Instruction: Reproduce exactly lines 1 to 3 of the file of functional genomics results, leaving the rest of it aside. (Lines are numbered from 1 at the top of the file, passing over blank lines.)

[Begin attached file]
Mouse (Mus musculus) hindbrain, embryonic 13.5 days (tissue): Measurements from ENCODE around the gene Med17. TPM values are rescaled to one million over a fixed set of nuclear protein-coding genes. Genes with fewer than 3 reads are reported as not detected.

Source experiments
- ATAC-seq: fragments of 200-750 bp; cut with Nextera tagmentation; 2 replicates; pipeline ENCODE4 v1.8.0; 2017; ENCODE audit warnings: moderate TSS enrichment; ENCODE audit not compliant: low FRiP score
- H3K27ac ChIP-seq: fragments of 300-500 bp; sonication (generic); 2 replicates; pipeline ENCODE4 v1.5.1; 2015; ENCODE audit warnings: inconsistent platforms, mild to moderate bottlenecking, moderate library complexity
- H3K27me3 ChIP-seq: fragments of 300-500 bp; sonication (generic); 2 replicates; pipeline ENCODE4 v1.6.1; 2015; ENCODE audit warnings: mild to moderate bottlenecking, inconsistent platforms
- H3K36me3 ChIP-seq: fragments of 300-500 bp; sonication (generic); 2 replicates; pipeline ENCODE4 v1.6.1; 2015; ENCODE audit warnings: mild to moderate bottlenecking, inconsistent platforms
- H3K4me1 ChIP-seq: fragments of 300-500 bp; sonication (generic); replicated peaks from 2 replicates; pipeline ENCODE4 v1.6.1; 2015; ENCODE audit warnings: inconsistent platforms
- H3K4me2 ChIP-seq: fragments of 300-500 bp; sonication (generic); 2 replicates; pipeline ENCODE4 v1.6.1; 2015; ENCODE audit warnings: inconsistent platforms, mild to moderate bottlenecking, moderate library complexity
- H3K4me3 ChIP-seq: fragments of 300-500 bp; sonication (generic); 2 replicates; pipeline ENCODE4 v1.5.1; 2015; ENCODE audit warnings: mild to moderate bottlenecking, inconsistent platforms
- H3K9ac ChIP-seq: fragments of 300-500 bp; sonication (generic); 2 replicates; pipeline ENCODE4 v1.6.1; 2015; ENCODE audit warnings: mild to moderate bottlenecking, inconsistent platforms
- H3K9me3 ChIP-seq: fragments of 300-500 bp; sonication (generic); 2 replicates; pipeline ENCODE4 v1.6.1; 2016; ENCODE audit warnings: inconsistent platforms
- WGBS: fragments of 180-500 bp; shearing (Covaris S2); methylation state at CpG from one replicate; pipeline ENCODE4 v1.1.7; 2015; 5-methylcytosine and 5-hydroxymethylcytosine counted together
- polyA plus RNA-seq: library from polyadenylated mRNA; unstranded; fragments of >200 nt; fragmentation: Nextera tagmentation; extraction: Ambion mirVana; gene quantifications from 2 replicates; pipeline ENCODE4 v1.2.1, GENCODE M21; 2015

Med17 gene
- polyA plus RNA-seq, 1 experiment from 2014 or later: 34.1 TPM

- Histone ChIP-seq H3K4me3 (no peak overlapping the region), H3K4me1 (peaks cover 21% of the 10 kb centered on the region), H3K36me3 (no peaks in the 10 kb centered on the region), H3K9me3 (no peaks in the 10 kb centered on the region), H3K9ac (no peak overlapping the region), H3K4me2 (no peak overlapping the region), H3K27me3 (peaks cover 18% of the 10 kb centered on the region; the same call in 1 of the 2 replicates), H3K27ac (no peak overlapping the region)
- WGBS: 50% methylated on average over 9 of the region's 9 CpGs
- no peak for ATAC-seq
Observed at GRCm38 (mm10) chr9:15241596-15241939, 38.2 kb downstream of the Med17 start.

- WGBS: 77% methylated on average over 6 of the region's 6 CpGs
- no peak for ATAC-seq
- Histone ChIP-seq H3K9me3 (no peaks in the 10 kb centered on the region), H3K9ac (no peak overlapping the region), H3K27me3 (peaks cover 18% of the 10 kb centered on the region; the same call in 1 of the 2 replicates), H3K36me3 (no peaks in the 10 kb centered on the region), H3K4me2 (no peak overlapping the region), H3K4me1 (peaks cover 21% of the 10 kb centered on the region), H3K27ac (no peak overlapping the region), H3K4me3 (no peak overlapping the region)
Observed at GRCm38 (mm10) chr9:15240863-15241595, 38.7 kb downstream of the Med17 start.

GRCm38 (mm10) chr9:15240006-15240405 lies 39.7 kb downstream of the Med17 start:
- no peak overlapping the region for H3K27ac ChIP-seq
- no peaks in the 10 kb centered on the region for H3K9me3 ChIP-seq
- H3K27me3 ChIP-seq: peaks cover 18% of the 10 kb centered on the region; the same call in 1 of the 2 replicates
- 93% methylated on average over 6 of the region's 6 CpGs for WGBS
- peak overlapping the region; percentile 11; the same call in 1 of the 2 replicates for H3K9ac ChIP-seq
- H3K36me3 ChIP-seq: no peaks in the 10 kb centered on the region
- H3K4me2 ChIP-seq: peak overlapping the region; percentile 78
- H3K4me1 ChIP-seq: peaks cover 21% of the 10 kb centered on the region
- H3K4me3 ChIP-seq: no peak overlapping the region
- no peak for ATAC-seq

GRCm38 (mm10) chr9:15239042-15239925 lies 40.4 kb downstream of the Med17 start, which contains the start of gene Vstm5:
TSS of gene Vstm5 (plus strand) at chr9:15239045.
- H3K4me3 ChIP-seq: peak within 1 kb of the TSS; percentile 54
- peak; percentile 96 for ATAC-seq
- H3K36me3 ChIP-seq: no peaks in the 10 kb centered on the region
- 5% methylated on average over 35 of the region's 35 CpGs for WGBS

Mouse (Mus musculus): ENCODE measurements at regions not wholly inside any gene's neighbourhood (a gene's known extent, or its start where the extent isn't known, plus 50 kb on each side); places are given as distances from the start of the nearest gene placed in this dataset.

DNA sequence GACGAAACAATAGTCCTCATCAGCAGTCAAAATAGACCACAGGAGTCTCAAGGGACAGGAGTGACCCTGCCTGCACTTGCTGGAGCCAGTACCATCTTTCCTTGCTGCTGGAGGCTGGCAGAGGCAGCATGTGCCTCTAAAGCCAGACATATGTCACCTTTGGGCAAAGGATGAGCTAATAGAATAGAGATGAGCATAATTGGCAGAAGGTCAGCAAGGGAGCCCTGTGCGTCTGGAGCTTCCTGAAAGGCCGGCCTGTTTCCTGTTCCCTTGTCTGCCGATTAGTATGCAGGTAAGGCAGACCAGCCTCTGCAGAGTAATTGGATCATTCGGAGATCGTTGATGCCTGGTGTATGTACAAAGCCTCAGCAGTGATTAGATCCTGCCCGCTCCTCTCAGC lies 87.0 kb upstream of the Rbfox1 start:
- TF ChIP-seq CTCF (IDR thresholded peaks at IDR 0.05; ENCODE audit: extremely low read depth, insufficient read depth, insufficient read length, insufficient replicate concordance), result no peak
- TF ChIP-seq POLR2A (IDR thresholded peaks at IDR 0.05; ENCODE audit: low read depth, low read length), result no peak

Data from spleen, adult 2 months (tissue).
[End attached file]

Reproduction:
Mouse (Mus musculus) hindbrain, embryonic 13.5 days (tissue): Measurements from ENCODE around the gene Med17. TPM values are rescaled to one million over a fixed set of nuclear protein-coding genes. Genes with fewer than 3 reads are reported as not detected.

Source experiments
- ATAC-seq: fragments of 200-750 bp; cut with Nextera tagmentation; 2 replicates; pipeline ENCODE4 v1.8.0; 2017; ENCODE audit warnings: moderate TSS enrichment; ENCODE audit not compliant: low FRiP score